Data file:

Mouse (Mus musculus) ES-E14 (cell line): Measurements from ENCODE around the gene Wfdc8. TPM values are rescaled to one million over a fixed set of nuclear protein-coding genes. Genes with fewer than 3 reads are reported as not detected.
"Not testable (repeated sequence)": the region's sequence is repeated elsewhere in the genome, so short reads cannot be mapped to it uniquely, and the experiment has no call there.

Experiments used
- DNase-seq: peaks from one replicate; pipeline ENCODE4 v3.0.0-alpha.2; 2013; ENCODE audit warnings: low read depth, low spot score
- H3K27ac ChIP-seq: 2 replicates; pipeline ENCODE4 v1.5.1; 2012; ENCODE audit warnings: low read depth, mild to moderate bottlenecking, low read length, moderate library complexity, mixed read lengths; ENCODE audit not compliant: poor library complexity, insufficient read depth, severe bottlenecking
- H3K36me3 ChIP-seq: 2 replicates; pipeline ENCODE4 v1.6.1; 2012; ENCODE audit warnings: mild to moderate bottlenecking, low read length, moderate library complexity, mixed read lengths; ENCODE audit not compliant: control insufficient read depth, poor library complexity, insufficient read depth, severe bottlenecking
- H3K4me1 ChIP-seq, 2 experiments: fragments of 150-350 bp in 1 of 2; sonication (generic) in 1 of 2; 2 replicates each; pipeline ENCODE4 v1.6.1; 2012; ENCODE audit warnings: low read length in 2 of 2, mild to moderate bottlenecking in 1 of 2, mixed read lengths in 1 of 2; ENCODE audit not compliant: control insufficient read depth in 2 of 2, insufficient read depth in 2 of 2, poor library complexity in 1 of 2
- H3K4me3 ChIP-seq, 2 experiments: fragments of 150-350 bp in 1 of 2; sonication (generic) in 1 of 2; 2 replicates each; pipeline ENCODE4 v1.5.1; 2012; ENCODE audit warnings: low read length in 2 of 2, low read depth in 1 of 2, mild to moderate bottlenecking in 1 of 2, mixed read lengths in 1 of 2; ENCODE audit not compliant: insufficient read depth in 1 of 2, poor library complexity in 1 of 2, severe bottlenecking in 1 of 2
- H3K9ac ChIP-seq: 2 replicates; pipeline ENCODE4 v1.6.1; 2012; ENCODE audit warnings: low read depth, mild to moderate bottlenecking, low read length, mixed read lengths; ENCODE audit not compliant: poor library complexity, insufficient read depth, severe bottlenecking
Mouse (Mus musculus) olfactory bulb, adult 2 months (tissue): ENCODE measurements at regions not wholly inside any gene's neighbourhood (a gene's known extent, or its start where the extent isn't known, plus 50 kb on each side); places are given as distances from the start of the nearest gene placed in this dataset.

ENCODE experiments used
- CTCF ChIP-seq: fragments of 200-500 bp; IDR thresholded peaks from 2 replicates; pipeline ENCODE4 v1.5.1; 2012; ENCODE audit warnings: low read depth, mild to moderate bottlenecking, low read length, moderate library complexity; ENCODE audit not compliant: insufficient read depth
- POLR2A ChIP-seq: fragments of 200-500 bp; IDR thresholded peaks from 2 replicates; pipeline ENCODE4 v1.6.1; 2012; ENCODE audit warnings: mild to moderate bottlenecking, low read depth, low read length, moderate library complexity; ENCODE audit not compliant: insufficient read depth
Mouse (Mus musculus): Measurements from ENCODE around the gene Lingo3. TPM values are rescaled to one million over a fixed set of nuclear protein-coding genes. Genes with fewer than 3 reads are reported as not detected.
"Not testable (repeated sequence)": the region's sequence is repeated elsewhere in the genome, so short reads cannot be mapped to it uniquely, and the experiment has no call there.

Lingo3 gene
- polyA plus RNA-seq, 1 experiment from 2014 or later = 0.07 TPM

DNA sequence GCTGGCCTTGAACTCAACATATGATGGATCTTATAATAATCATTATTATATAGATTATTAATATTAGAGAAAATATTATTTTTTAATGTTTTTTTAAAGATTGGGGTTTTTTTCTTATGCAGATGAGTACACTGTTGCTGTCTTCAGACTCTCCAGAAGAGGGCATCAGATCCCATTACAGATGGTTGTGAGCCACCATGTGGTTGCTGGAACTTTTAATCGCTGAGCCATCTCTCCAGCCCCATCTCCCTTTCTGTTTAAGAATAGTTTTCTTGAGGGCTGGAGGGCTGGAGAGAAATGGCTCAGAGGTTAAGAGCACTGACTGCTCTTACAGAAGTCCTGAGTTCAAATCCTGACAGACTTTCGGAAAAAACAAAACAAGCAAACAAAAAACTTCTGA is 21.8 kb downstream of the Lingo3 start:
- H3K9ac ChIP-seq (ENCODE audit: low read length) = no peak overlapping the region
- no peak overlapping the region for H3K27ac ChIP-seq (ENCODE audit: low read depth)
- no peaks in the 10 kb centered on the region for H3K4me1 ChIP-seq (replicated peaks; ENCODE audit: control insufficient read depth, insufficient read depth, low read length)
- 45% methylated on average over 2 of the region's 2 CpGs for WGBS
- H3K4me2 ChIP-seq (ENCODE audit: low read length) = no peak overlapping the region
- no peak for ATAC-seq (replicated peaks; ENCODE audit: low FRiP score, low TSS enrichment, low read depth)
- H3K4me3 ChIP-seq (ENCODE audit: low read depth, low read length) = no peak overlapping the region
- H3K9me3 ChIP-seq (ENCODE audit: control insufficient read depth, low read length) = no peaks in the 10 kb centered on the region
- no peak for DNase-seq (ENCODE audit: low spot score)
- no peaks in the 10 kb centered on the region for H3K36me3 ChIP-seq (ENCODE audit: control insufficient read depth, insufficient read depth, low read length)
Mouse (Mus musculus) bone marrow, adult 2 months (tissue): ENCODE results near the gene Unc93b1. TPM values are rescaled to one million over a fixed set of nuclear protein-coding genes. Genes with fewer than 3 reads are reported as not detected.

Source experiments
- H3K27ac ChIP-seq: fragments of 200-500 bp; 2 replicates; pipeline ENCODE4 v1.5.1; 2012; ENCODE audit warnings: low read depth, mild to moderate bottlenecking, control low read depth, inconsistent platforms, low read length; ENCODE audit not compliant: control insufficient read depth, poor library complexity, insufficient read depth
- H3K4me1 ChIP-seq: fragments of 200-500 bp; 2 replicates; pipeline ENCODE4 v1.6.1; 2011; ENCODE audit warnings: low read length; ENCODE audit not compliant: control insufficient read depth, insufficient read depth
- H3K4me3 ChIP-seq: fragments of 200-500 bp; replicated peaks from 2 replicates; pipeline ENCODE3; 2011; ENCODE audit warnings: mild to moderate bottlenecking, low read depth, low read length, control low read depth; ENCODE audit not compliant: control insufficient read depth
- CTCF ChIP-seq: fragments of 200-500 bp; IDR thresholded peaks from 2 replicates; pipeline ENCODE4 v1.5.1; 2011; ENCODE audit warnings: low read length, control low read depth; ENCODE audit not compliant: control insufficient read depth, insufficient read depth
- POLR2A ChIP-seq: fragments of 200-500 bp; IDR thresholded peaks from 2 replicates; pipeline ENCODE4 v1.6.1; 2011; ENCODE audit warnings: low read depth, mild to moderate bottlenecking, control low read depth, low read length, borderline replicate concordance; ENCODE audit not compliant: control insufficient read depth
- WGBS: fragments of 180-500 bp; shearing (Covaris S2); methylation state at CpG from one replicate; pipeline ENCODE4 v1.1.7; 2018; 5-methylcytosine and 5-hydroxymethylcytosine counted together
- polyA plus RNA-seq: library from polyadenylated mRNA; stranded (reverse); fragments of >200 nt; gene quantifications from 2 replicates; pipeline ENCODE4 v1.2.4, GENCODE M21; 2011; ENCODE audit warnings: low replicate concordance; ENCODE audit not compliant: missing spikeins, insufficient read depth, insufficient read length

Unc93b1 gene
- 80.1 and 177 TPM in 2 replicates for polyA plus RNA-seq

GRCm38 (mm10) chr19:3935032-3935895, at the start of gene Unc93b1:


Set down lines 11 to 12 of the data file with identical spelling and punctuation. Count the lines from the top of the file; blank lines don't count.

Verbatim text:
ENCODE experiments used
- CTCF ChIP-seq: fragments of 200-500 bp; IDR thresholded peaks from 2 replicates; pipeline ENCODE4 v1.5.1; 2012; ENCODE audit warnings: low read depth, mild to moderate bottlenecking, low read length, moderate library complexity; ENCODE audit not compliant: insufficient read depth